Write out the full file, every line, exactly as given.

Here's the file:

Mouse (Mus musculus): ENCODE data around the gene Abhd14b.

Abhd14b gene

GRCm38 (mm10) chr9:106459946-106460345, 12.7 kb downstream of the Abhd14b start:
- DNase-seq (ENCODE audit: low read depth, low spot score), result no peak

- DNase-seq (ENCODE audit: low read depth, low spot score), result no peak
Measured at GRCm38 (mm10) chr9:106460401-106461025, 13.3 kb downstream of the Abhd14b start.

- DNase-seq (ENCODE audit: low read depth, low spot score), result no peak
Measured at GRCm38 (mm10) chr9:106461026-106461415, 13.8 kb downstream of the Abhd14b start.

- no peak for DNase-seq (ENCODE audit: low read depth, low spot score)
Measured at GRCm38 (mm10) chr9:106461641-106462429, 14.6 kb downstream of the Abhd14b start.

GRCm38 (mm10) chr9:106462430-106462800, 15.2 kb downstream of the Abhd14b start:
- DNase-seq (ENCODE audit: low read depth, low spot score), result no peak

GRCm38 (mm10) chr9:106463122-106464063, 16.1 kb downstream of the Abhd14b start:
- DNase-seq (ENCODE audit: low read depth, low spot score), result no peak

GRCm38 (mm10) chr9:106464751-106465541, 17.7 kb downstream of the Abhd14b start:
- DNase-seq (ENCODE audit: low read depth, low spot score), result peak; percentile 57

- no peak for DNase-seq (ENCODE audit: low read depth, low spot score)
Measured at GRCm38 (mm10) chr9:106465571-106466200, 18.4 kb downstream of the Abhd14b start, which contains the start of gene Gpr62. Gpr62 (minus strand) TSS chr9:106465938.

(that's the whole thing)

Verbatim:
Mouse (Mus musculus): ENCODE data around the gene Abhd14b.

Abhd14b gene

GRCm38 (mm10) chr9:106459946-106460345, 12.7 kb downstream of the Abhd14b start:
- DNase-seq (ENCODE audit: low read depth, low spot score), result no peak

- DNase-seq (ENCODE audit: low read depth, low spot score), result no peak
Measured at GRCm38 (mm10) chr9:106460401-106461025, 13.3 kb downstream of the Abhd14b start.

- DNase-seq (ENCODE audit: low read depth, low spot score), result no peak
Measured at GRCm38 (mm10) chr9:106461026-106461415, 13.8 kb downstream of the Abhd14b start.

- no peak for DNase-seq (ENCODE audit: low read depth, low spot score)
Measured at GRCm38 (mm10) chr9:106461641-106462429, 14.6 kb downstream of the Abhd14b start.

GRCm38 (mm10) chr9:106462430-106462800, 15.2 kb downstream of the Abhd14b start:
- DNase-seq (ENCODE audit: low read depth, low spot score), result no peak

GRCm38 (mm10) chr9:106463122-106464063, 16.1 kb downstream of the Abhd14b start:
- DNase-seq (ENCODE audit: low read depth, low spot score), result no peak

GRCm38 (mm10) chr9:106464751-106465541, 17.7 kb downstream of the Abhd14b start:
- DNase-seq (ENCODE audit: low read depth, low spot score), result peak; percentile 57

- no peak for DNase-seq (ENCODE audit: low read depth, low spot score)
Measured at GRCm38 (mm10) chr9:106465571-106466200, 18.4 kb downstream of the Abhd14b start, which contains the start of gene Gpr62. Gpr62 (minus strand) TSS chr9:106465938.